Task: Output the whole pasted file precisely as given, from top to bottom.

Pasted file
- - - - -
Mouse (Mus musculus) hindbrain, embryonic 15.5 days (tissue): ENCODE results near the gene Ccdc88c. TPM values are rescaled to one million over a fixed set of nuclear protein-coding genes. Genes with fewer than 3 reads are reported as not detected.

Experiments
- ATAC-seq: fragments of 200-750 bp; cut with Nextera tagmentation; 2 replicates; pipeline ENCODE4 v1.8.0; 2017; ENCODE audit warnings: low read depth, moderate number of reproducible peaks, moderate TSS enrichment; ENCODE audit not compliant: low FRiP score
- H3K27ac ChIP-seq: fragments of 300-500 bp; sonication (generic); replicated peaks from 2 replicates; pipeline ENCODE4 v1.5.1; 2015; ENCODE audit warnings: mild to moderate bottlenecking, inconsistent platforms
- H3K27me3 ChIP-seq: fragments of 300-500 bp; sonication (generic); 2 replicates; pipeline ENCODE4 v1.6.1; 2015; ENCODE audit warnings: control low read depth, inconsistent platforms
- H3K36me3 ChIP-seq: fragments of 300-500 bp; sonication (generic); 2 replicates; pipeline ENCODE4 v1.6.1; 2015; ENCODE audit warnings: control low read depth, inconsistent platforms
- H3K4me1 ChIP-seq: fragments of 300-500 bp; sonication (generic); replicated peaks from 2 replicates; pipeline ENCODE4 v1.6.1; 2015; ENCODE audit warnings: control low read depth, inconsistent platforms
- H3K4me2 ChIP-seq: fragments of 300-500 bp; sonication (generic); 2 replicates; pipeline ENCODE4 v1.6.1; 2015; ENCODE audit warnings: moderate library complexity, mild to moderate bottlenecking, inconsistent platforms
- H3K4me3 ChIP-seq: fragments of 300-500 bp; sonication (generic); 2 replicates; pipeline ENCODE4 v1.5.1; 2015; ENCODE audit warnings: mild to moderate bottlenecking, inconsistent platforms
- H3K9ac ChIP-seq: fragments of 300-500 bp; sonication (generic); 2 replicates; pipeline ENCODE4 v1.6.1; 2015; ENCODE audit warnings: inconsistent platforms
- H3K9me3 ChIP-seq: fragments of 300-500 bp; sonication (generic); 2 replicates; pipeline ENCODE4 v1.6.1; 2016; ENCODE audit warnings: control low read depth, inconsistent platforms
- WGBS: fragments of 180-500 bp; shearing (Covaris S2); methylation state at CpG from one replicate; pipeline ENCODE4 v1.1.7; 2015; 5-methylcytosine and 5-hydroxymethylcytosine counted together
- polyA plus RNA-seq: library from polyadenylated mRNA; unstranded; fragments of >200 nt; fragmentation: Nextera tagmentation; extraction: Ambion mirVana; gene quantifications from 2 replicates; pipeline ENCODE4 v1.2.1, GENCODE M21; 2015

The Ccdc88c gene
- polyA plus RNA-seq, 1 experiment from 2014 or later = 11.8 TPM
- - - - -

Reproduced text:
Mouse (Mus musculus) hindbrain, embryonic 15.5 days (tissue): ENCODE results near the gene Ccdc88c. TPM values are rescaled to one million over a fixed set of nuclear protein-coding genes. Genes with fewer than 3 reads are reported as not detected.

Experiments
- ATAC-seq: fragments of 200-750 bp; cut with Nextera tagmentation; 2 replicates; pipeline ENCODE4 v1.8.0; 2017; ENCODE audit warnings: low read depth, moderate number of reproducible peaks, moderate TSS enrichment; ENCODE audit not compliant: low FRiP score
- H3K27ac ChIP-seq: fragments of 300-500 bp; sonication (generic); replicated peaks from 2 replicates; pipeline ENCODE4 v1.5.1; 2015; ENCODE audit warnings: mild to moderate bottlenecking, inconsistent platforms
- H3K27me3 ChIP-seq: fragments of 300-500 bp; sonication (generic); 2 replicates; pipeline ENCODE4 v1.6.1; 2015; ENCODE audit warnings: control low read depth, inconsistent platforms
- H3K36me3 ChIP-seq: fragments of 300-500 bp; sonication (generic); 2 replicates; pipeline ENCODE4 v1.6.1; 2015; ENCODE audit warnings: control low read depth, inconsistent platforms
- H3K4me1 ChIP-seq: fragments of 300-500 bp; sonication (generic); replicated peaks from 2 replicates; pipeline ENCODE4 v1.6.1; 2015; ENCODE audit warnings: control low read depth, inconsistent platforms
- H3K4me2 ChIP-seq: fragments of 300-500 bp; sonication (generic); 2 replicates; pipeline ENCODE4 v1.6.1; 2015; ENCODE audit warnings: moderate library complexity, mild to moderate bottlenecking, inconsistent platforms
- H3K4me3 ChIP-seq: fragments of 300-500 bp; sonication (generic); 2 replicates; pipeline ENCODE4 v1.5.1; 2015; ENCODE audit warnings: mild to moderate bottlenecking, inconsistent platforms
- H3K9ac ChIP-seq: fragments of 300-500 bp; sonication (generic); 2 replicates; pipeline ENCODE4 v1.6.1; 2015; ENCODE audit warnings: inconsistent platforms
- H3K9me3 ChIP-seq: fragments of 300-500 bp; sonication (generic); 2 replicates; pipeline ENCODE4 v1.6.1; 2016; ENCODE audit warnings: control low read depth, inconsistent platforms
- WGBS: fragments of 180-500 bp; shearing (Covaris S2); methylation state at CpG from one replicate; pipeline ENCODE4 v1.1.7; 2015; 5-methylcytosine and 5-hydroxymethylcytosine counted together
- polyA plus RNA-seq: library from polyadenylated mRNA; unstranded; fragments of >200 nt; fragmentation: Nextera tagmentation; extraction: Ambion mirVana; gene quantifications from 2 replicates; pipeline ENCODE4 v1.2.1, GENCODE M21; 2015

The Ccdc88c gene
- polyA plus RNA-seq, 1 experiment from 2014 or later = 11.8 TPM